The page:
Scott High wasn’t the best team on the floor Friday night at Highlander Gymnasium.
Clinton proved why it sits atop the District 4-3A standings, and why it is ranked No. 2 in the state by AP voters. Every time Scott High made a move, the Dragons had an answer, and they have bonafide scorers at every position.
But Trey Morrow was the best player on the floor in the final district game of the regular season, and it really wasn’t that close.
Against one of the best teams in all of Class 3A basketball — the Dragons may very well win a state championship when all is said and done — Morrow scored 37 points and pulled down 12 rebounds.
It’s safe to assume that Clinton — which gives up an average of less than 56 points per game on the season and plays withering defense — hasn’t given up that many points to a player in a single game all season.
But for Morrow, it was old hat. It marked the 14th time in 25 games this season — including the fifth time in the last six games — that Morrow has scored 30 or more points. It marked the 16th time in 25 games that he’s also hit double-digits in rebounds.
For the season, Morrow now averages 31 points, 10 rebounds, 4 assists, 3 steals and 2 blocked shots per game, while shooting 55% from the field and nearly 40% from 3-point range. He’s also an 84% free throw shooter.
With no disrespect intended towards any other player, that might be the best stat line in all of Tennessee Class 3A basketball.
There have been some speculate that Morrow might not be one of the three Mr. Basketball finalists for this season.
After all, Clinton’s Jackson Garner is very good in his own right, and his Dragons are ranked No. 2 in the state. If Greeneville’s Jakobi Gillespie — who, like Morrow, was a Mr. Basketball finalist last year — is a finalist again this year, that could potentially only leave one spot. TSSAA stresses the statewide nature of the award, meaning it’s unlikely that all three finalists would come from East Tennessee, and there are still very good players in East Tennessee who haven’t been mentioned.
But if Mr. Basketball is truly an individual award, it’s hard to imagine that any of them are any more deserving than Trey Morrow, simply because it’s hard to imagine that any of them can take over a game the way Morrow can. And in his final opportunity to make his case for Mr. Basketball in a district game on Friday, Morrow put yet another stamp on his resume by having one of the best games of his career against one of the best teams he’s faced in his career.
Basketball itself is a team game, of course. Teams win and teams lose; seldom does one player do either of those things alone. Clinton is certainly a better team than Scott High — though the Highlanders would love another chance to prove otherwise in the District 4-3A championship game. And Greeneville may be, too, though the Highlanders would obviously love an opportunity to find out, since that matchup would only happen if both teams advance to the Class 3A substate.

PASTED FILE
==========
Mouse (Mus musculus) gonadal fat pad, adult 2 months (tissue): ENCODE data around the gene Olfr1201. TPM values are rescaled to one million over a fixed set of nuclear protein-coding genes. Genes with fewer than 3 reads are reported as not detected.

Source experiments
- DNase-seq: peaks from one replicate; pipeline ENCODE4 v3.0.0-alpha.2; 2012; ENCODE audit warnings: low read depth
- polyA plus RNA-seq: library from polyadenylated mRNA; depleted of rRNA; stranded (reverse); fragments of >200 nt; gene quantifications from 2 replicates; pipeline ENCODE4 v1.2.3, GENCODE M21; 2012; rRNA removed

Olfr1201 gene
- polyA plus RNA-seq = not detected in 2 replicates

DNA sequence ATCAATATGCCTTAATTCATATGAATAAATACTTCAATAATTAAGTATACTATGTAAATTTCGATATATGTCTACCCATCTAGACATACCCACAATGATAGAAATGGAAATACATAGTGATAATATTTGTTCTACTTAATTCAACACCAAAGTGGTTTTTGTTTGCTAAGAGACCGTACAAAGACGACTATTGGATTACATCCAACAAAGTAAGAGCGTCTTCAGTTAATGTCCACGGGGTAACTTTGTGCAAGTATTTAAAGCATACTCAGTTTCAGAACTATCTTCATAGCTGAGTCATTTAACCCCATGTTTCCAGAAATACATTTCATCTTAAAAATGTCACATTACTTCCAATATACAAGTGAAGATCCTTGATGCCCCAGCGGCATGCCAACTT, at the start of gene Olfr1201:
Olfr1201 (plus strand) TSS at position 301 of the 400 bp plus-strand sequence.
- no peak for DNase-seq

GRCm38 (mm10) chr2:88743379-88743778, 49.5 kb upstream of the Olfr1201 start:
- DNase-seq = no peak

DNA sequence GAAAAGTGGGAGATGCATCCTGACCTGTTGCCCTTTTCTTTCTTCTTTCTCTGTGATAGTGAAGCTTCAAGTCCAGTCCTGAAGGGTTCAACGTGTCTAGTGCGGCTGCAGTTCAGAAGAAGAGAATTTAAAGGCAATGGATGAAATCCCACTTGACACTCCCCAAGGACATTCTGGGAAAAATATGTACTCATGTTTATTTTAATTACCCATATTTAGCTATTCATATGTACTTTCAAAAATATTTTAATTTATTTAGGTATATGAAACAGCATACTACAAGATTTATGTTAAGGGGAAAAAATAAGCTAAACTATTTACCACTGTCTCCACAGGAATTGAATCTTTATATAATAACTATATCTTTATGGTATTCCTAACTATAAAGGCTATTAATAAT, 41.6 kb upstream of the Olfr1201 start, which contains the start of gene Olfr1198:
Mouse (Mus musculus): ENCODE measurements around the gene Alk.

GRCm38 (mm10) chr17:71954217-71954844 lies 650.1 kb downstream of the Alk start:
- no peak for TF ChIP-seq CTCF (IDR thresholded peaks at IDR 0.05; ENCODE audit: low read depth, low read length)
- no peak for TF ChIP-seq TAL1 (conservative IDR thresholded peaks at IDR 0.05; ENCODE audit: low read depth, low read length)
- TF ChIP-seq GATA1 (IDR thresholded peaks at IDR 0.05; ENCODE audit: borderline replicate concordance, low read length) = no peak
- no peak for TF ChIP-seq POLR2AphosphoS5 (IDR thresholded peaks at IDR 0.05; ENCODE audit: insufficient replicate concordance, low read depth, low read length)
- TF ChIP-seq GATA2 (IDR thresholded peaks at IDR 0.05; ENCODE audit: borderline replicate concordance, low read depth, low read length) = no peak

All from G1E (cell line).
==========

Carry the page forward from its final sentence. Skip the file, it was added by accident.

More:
But team records and rankings shouldn’t mean a whole lot when it comes to individual awards — much like the Heisman Trophy shouldn’t automatically go to a playoff team in college football.
Ultimately, there are a lot more important things in basketball than individual awards. Morrow would probably be glad to trade any mention of Mr. Basketball for a district championship trophy and a trip to Murfreesboro for the state tournament.
At the end of the day, there are a few teams that intend to have something to say about Scott High’s state tournament chances — teams like Clinton, and Greeneville, and Grainger.
But, as we rediscovered against Clinton on Friday, Trey Morrow is the best player on the floor even when the Highlanders aren’t. Against a Clinton team that is good enough to make a deep run at the Murphy Center in March, Morrow was able to find ways to score over and over again. In fact, he out-scored Clinton all by himself in the fourth quarter, 16-15.
Clinton was able to best Scott High. But Clinton couldn’t do much to stop Morrow.
That’s the way it’s been for much of Morrow’s career. He’s closing in on 3,000 career points; now just 219 shy, there’s a real chance he gets there. (Scott has at least nine games remaining, between the regular season and postseason. If Morrow scores 24 points per game in those, which is well below his season average, he’ll get to 3,000 for his career.) If he does, he’ll be just the 23rd player in the history of Tennessee high school basketball to accomplish that. He’s also closing in on 1,300 career rebounds.
Morrow has played 117 games, and he’s literally averaged a double-double in every single one of them. He’s the only Mr. Basketball candidate in Class 3A this season that can say that. Beyond the statistics, he has carried himself with class and character throughout his career. He’s never had a single technical foul, never had a single warning from an official. He simply shows up, and shows out. And he does it as well as anyone. There’s not much more he can add to his Mr. Basketball resume at this point. But, at this point, it’s a resume that speaks for itself.